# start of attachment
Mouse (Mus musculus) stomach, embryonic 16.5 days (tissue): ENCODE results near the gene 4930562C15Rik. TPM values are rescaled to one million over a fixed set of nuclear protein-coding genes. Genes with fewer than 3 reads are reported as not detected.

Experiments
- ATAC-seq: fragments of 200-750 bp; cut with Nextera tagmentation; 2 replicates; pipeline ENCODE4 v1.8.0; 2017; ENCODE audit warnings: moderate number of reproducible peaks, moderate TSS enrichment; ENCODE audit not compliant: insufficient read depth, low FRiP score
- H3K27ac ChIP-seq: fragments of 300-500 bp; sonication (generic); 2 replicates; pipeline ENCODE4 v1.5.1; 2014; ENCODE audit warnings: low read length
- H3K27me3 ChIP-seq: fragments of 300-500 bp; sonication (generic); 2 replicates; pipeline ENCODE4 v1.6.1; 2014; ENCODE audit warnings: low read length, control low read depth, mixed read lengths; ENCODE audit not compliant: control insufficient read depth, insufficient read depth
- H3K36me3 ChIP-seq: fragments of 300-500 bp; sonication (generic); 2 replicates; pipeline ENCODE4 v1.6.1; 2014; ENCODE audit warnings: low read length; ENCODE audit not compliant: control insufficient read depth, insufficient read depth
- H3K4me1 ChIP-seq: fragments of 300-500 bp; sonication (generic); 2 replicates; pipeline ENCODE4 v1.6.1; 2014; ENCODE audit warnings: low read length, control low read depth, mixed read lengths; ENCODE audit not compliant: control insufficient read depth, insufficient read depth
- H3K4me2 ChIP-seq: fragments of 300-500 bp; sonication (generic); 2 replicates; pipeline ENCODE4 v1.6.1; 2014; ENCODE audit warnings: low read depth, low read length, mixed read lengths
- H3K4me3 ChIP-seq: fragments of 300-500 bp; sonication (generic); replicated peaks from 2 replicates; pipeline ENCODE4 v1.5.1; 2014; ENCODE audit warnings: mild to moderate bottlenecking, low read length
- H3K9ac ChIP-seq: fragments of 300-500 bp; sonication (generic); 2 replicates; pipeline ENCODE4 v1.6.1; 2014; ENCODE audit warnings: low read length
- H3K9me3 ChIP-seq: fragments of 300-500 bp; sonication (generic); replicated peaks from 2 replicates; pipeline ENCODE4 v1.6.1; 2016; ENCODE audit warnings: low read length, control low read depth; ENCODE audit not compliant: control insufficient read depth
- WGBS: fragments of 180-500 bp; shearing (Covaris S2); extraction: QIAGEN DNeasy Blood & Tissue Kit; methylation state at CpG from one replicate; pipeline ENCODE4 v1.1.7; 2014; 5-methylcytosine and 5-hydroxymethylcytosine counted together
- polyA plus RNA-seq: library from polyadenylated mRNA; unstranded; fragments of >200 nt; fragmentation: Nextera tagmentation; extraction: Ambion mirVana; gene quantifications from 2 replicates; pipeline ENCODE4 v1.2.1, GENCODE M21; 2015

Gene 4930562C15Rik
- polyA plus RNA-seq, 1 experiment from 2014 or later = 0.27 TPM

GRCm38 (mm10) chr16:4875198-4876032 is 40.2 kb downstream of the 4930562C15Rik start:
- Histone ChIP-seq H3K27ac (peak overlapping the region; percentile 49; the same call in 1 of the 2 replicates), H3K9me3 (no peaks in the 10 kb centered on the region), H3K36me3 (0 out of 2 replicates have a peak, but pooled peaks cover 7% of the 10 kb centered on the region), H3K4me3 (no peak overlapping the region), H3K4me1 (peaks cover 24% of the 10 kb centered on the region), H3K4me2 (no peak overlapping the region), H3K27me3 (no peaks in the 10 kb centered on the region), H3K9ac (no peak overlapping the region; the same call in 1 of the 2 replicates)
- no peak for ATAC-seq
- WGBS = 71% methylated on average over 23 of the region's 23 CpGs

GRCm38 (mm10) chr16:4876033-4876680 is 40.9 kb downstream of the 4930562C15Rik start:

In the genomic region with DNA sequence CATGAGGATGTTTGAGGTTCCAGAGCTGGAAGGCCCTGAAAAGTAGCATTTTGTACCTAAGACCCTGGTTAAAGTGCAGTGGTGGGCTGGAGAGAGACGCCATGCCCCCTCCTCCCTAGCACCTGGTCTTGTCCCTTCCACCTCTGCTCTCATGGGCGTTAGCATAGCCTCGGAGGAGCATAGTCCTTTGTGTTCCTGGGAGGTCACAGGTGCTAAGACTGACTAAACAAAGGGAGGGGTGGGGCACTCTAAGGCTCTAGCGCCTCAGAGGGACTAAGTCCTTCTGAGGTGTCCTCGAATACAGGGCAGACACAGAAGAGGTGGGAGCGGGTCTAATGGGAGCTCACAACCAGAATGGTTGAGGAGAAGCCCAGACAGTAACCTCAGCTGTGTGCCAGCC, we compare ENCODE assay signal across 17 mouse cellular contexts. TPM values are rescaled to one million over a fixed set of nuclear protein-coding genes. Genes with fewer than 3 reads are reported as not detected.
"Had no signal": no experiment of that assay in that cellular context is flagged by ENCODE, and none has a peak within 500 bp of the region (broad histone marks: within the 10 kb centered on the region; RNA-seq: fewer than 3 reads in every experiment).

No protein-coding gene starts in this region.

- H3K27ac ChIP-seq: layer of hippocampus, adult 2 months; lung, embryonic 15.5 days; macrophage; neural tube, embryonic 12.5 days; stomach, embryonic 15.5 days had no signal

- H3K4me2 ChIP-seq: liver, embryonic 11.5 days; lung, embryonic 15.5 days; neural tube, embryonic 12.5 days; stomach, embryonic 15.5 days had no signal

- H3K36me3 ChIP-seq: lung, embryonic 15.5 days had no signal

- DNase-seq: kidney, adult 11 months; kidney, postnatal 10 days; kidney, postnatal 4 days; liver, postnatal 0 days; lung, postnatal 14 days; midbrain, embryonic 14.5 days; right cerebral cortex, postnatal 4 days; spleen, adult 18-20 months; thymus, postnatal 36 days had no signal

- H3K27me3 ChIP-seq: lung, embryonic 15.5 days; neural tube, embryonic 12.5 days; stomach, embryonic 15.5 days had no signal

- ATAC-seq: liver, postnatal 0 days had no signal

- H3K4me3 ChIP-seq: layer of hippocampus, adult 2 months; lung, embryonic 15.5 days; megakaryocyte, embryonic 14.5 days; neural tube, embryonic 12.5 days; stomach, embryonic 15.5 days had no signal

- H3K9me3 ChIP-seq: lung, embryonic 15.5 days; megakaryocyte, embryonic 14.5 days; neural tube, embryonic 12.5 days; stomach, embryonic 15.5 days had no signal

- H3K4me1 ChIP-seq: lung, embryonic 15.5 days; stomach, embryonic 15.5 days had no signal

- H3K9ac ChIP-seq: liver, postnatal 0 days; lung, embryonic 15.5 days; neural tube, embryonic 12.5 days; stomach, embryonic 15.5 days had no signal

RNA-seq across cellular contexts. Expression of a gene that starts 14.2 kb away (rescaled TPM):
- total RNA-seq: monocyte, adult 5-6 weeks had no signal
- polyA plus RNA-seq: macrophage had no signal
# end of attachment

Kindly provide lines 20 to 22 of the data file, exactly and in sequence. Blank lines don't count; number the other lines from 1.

GRCm38 (mm10) chr16:4876033-4876680 is 40.9 kb downstream of the 4930562C15Rik start:

In the genomic region with DNA sequence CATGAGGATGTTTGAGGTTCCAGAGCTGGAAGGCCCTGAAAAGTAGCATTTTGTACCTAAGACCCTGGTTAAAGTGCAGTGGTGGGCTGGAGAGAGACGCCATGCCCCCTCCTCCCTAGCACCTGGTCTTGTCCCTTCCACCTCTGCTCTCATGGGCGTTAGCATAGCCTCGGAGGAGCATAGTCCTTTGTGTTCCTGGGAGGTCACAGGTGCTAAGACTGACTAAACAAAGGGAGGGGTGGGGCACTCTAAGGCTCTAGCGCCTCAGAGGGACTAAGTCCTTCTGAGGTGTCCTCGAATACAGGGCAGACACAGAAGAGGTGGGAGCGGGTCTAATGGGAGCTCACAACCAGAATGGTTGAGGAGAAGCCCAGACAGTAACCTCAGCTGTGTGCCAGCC, we compare ENCODE assay signal across 17 mouse cellular contexts. TPM values are rescaled to one million over a fixed set of nuclear protein-coding genes. Genes with fewer than 3 reads are reported as not detected.
"Had no signal": no experiment of that assay in that cellular context is flagged by ENCODE, and none has a peak within 500 bp of the region (broad histone marks: within the 10 kb centered on the region; RNA-seq: fewer than 3 reads in every experiment).